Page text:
It seems to be a winning formula for many camera manufacturers: take the specs and sensor of your higher end cameras and put it in a dumbed down body–then market it to the entry level crowd. Lots of camera manufacturers do it, and the XM1 really feels like it. If you’re partial to Fujifilm’s higher end X series camera bodies and then get a hold of their XM1, you’ll immediately know that the XM1 wasn’t designed for you. For starters, they got rid of the viewfinder. Instead, they added in a tilting LCD screen and even added two dials that might appeal more to the entry level crowd that has never felt what aperture control being around a lens might be like.
And then there is that 16-50mm f3.5-5.6 kit lens. It bears all the attempts at Fujifilm trying to go for the crowd that are new to interchangeable lens cameras.
Pros and Cons
- Exceptional image quality; the best of any entry level camera that we’ve tested
- Compact size
- The tilting LCD screen can be fun to use
- WiFi Connectivity
- Autofocus wasn’t significantly faster than that of the X Pro 1′s
- We feel that someone would want an external EVF to use
- It would have made a lot more sense if the screen was touch functional
For this review, we tested the Fujifilm XM1 with the 16-50mm f3.5-5.6, 27mm f2.8, and the 35mm f1.4 R.
Specs taken from the B&H Photo listing
- 16.3MP APS-C X-Trans CMOS Sensor
- Fujifilm Proprietary X-Mount
- Includes 16-50mm XC Lens
- 3.0″ 920k-dot LCD Tilt Monitor
- Built-in Wi-Fi Connectivity
- Full HD 1080p Video with Stereo Sound
- Focal Plane Shutter
- 100-25600 ISO Sensitivities
- Magnesium Alloy Body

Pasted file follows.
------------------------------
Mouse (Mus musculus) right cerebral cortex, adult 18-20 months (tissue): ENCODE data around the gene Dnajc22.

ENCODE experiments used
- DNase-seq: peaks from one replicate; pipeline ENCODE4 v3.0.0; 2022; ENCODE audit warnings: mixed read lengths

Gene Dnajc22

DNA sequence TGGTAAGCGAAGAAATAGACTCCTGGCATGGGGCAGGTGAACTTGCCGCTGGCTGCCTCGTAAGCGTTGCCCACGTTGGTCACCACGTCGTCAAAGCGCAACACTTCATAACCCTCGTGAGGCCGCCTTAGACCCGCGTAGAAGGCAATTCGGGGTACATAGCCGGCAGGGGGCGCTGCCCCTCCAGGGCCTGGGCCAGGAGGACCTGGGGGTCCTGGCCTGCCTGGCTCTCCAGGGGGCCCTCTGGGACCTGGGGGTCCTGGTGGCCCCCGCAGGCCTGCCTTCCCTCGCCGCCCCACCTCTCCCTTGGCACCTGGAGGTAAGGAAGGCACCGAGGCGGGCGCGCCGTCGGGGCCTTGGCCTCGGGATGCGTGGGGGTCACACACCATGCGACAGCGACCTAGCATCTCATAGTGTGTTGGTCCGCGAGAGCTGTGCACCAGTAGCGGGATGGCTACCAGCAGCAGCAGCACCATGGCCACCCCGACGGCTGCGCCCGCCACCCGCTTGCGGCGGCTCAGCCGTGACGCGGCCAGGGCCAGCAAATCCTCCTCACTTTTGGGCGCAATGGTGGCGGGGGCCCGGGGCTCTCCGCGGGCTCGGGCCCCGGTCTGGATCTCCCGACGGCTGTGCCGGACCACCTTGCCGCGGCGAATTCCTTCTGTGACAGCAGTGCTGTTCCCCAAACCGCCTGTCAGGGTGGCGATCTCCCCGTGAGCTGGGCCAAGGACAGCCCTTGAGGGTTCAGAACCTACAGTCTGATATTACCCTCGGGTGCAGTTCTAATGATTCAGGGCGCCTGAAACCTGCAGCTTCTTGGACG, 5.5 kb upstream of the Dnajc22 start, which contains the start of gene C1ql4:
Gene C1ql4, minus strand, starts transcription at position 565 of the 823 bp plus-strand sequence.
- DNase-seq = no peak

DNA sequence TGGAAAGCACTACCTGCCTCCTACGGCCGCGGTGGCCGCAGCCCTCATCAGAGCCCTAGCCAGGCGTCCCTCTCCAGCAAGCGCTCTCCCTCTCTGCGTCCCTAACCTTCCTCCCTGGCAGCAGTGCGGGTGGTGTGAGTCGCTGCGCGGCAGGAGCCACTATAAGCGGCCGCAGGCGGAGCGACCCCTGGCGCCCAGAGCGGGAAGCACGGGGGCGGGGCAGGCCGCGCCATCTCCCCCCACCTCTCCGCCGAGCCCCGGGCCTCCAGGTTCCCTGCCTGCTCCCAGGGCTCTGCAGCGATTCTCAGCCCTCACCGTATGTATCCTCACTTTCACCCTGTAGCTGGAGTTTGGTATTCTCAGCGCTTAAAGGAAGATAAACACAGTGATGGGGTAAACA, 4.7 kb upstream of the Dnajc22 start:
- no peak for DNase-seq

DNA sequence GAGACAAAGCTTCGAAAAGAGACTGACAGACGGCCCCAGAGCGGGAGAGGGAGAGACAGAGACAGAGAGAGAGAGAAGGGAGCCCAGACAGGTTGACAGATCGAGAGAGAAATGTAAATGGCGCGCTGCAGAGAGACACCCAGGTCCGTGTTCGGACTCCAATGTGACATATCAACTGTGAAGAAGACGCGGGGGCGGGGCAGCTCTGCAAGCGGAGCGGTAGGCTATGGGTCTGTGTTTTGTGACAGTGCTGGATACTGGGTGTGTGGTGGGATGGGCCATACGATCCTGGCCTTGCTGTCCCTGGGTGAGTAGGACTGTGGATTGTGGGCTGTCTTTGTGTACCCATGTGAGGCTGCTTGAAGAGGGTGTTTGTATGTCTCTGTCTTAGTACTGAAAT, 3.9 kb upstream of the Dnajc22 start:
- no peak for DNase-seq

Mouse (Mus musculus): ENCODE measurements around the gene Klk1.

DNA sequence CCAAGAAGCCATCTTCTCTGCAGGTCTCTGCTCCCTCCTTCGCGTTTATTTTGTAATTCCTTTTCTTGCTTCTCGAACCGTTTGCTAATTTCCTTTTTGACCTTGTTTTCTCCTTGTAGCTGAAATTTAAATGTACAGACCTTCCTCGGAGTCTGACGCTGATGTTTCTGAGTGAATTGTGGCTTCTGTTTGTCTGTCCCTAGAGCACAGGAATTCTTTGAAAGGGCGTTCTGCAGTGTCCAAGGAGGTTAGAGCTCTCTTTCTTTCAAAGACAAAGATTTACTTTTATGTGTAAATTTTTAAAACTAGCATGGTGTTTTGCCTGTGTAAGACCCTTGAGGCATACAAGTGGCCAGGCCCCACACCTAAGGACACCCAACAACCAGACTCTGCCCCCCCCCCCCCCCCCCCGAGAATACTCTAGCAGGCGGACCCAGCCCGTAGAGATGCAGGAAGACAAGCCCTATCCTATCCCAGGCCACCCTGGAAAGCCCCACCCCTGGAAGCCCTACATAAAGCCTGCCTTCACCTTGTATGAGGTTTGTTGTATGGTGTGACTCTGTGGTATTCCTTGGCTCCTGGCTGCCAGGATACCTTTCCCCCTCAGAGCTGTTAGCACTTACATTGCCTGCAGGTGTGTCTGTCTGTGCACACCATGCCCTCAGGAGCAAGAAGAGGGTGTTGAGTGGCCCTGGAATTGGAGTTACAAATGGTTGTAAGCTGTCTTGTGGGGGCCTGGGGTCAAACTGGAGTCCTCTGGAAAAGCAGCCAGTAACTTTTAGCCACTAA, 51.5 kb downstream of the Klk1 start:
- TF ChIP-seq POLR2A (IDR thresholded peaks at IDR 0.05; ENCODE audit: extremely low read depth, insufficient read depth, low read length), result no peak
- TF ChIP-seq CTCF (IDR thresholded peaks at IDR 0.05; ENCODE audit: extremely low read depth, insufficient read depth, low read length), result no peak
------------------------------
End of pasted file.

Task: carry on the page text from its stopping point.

Fujifilm’s XM1 is a camera that isn’t as appealing in the looks department as its bigger brothers, but that doesn’t mean that it can’t have a heart of gold. When it comes to its exterior, you’ll probably notice that it likens itself very much to similar offerings from Samsung and Olympus.
With that said, the front of the camera is very plain Jane and has no functionality or controls on the front with the exception of a lens release.
The top of the XM1 doesn’t adhere as much to the retro-inspired lineage design as the X Pro 1 or the XE1. So what you get instead is a pop-up flash, hot shoe, mode dial, shutter release, on/off switch, function button, and two dials. One dial is on top while the other is tucked away neatly behind it.
On the back of the camera is where you’ll find lots of other controls. Fujifilm decided to keep them huddled to the right hand side of the camera body. As a result, the video record, playback, four way settings, and more are all clumped together. Sometimes it was be a bit confusing, but we became used to it after a while.
The controls are next to a giant LCD screen that is situated right below the pop-up flash button.
What’s unique about that big LCD screen though is that it tilts up and down. This works great when shooting from the hip.
The XM1 is characterized by a magnesium alloy body–which is the same metal used in many higher end DSLRs. We’d be doing this camera a massive injustice if we said it wasn’t the best damn built and most durable entry level camera out there. Indeed, not a single thing feels cheap about it.
Ease of Use
We spent some time with the camera set to auto or Program mode while shooting. It was as simple as pointing and clicking–which most users will surely love. When it came to manual manipulation of settings, using the two dials positioned in pretty much the exact same spots was a bit difficult to wrap our head around. But as it is, we appreciate that Fujifilm kept two dials in there. However, we wish that the company put one on the front and kept the one on top.
When it came to Wifi usage, there was a slight hiccup the first time we tried to set up wifi sharing on our Android device. But after that, it was totally smooth sailing.
Seriously–Instagram never looked this good.
Keep in mind though that if you’re a more advanced user, we recommend shooting in RAW and converting that image to a JPEG in the camera. After this, you should send the JPEG to the app. Yes, the app can only see JPEGs–and isn’t as advanced as Samsung’s or Sony’s experiences.
We found the XM1 to be slightly faster than the X Pro 1, but nowhere as fast as the speed demon that the X100s is. In good lighting, it is fastest to focus with the 16-50mm kit lens. When it comes to lower lit situations though, it can sometimes hunt but is usually fairly quick except in the deepest, darkest parts of a bar.